otherwise use the church's assets, and did not state that he was
speaking as a representative of Church L, his actions did not
constitute campaign intervention attributable to Church L.

Example 4: Minister D is the minister of Church M. During
regular services of Church M shortly before the election,
Minister D preached on a number of issues, including the
importance of voting in the upcoming election, and concludes by
stating, It is important that you all do your duty in the election
and vote for Candidate W. Since Minister Ds remarks
indicating support for Candidate W were made during an official
church service, they constitute political campaign intervention
attributable to Church M.

Inviting a Candidate to Speak

Depending on the facts and circumstances, a church or religious organization may invite political
candidates to speak at its events without jeopardizing its tax-exempt status. Political candidates
may be invited in their capacity as candidates, or individually (not as a candidate).

Speaking as a candidate. Like any other IRC Section 501(c)(3) organization, when a
candidate is invited to speak at a church or religious organization event as a political
candidate, the church or religious organization must take steps to ensure that:
It provides an equal opportunity to the political candidates seeking the same
office,
It does not indicate any support of or opposition to the candidate (this should be
stated explicitly when the candidate is introduced and in communications
concerning the candidates attendance), and
No political fundraising occurs.

Equal opportunity to participate. Like any other IRC Section 501(c)(3)
organization, in determining whether candidates are given an equal opportunity to
participate, a church or religious organization should consider the nature of the event
to which each candidate is invited, in addition to the manner of presentation. For
example, a church or religious organization that invites one candidate to speak at its
well attended annual banquet, but invites the opposing candidate to speak at a
sparsely attended general meeting, will likely be found to have violated the political
campaign prohibition, even if the manner of presentation for both speakers is
otherwise neutral.

Public Forum. Sometimes a church or religious organization invites several
candidates to speak at a public forum. A public forum involving several candidates
for public office may qualify as an exempt educational activity. However, if the
forum is operated to show a bias for or against any candidate, then the forum would
be prohibited campaign activity, as it would be considered intervention or
participation in a political campaign. When an organization invites several
candidates to speak at a forum, it should consider the following factors:



9

Whether questions for the candidate are prepared and presented by an
independent nonpartisan panel,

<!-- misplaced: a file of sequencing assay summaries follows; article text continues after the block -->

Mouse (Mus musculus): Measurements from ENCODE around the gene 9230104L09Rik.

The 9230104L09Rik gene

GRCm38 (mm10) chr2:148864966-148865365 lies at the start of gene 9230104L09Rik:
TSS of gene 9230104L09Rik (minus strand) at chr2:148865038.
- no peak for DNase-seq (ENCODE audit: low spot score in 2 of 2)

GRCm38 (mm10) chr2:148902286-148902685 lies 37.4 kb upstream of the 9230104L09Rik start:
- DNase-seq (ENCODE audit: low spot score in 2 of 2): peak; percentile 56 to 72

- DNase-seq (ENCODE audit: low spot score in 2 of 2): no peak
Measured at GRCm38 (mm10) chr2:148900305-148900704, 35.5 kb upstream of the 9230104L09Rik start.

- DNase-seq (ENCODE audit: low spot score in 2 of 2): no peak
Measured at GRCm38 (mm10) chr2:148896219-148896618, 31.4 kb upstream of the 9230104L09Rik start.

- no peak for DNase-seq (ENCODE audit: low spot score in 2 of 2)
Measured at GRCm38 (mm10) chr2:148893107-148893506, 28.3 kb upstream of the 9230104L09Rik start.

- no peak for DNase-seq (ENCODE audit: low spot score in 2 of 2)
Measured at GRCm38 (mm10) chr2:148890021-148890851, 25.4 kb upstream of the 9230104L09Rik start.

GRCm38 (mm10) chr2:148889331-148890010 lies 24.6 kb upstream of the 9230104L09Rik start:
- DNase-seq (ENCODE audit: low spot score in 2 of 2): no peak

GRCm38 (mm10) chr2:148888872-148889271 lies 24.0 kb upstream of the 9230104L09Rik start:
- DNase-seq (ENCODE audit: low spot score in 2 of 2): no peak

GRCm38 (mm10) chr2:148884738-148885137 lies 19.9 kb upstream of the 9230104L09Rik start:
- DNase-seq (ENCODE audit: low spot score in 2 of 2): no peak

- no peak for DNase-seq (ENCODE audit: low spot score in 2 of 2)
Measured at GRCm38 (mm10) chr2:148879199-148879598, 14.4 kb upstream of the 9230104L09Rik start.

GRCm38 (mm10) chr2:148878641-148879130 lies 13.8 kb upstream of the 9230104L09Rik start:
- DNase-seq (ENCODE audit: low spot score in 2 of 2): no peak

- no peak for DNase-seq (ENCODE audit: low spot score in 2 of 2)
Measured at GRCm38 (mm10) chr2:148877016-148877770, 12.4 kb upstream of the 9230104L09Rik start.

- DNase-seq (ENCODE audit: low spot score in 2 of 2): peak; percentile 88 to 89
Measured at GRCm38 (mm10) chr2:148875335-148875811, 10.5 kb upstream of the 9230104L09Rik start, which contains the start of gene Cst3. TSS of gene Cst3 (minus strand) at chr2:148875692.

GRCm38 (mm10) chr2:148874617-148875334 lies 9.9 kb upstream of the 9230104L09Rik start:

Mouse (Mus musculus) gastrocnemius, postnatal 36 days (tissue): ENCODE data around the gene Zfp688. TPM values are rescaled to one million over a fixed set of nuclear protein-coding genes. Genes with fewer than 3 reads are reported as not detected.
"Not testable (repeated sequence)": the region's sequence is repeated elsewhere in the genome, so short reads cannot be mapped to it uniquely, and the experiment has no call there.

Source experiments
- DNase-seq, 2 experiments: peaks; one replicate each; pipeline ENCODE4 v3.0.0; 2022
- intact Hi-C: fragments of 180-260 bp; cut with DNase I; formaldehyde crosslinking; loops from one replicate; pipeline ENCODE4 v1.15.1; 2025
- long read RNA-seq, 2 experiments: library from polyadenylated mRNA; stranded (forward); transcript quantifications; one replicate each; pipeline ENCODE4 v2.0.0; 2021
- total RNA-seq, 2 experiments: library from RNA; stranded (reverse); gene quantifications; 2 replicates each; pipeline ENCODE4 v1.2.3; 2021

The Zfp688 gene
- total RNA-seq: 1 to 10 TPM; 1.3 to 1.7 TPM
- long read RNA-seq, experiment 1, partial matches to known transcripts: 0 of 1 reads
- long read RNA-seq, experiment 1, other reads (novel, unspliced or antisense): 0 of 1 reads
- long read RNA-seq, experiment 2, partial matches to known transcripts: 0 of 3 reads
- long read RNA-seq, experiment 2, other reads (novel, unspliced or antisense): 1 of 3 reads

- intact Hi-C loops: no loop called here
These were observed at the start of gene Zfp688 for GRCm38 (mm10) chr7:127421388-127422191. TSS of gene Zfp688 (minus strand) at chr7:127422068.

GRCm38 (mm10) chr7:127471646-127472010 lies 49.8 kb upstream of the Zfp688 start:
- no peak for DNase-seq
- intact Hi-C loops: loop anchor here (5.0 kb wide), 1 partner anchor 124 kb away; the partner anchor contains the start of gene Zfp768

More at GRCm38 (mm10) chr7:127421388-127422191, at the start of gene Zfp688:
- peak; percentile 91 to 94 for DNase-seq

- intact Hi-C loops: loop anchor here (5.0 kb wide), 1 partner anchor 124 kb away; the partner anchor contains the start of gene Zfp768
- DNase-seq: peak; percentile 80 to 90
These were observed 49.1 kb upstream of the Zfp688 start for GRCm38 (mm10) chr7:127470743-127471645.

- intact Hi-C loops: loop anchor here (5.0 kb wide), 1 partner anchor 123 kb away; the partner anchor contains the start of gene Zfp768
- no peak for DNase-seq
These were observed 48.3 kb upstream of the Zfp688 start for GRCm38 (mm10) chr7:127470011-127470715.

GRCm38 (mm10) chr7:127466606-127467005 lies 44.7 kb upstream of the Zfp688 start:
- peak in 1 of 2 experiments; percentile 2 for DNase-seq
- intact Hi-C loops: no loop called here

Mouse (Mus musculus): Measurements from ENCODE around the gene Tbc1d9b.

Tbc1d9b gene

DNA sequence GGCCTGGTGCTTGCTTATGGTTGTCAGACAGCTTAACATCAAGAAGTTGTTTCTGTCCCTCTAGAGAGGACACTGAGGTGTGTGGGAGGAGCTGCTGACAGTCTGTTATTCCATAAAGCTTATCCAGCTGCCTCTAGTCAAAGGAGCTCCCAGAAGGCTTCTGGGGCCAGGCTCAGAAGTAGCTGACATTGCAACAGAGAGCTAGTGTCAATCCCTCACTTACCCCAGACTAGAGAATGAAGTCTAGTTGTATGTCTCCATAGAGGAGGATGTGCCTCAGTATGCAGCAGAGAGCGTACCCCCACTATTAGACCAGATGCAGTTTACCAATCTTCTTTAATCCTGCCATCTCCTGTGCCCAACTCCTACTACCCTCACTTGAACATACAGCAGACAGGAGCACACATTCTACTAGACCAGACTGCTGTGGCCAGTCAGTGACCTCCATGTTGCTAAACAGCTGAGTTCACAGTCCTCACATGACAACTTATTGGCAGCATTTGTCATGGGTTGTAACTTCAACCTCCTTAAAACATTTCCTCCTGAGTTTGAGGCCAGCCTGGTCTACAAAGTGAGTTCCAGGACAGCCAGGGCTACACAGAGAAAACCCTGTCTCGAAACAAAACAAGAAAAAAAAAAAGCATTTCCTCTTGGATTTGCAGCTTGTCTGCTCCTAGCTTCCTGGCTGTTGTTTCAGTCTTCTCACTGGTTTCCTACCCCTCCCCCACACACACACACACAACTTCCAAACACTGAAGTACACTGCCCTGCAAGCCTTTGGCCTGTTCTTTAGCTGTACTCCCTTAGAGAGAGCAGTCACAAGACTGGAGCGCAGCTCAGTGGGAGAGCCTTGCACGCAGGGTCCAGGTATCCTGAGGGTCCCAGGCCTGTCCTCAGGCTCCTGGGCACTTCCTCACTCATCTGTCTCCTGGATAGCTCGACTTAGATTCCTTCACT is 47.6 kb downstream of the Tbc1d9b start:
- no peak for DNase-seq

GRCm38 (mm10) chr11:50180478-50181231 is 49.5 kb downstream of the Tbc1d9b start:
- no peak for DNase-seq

Whether the topics discussed by the candidates cover a broad range of issues
that the candidates would address if elected to the office sought and are of
interest to the public,
Whether each candidate is given an equal opportunity to present his or her
views on the issues discussed,
Whether the candidates are asked to agree or disagree with positions,
agendas, platforms or statements of the organization, and
Whether a moderator comments on the questions or otherwise implies
approval or disapproval of the candidates.

The following are two examples of situations where a church or religious organization
invites a candidate(s) to speak before the congregation.

Example 5: Minister E is the minister of Church N. In the
month prior to the election, Minister E invited the three
Congressional candidates for the district in which Church N is
located to address the congregation, one each on three successive
Sundays, as part of regular worship services. Each candidate
was given an equal opportunity to address and field questions on
a wide variety of topics from the congregation. Minister Es
introduction of each candidate included no comments on their
qualifications or any indication of a preference for any candidate.
The actions do not constitute political campaign intervention by
Church N.

Example 6: Minister F is the minister of Church O. The Sunday
before the November election, Minister F invited Senate
Candidate X to preach to her congregation during worship
services. During his remarks, Candidate X stated, I am asking
not only for your votes, but for your enthusiasm and dedication,
for your willingness to go the extra mile to get a very large
turnout on Tuesday. Minister F invited no other candidate to
address her congregation during the Senatorial campaign.
Because these activities took place during official church
services they are attributed to Church O. By selectively
providing church facilities to allow Candidate X to speak in
support of his campaign, Church Os actions constitute political
campaign intervention.



10


Speaking as a non-candidate. Like any other IRC Section 501(c)(3) organization, a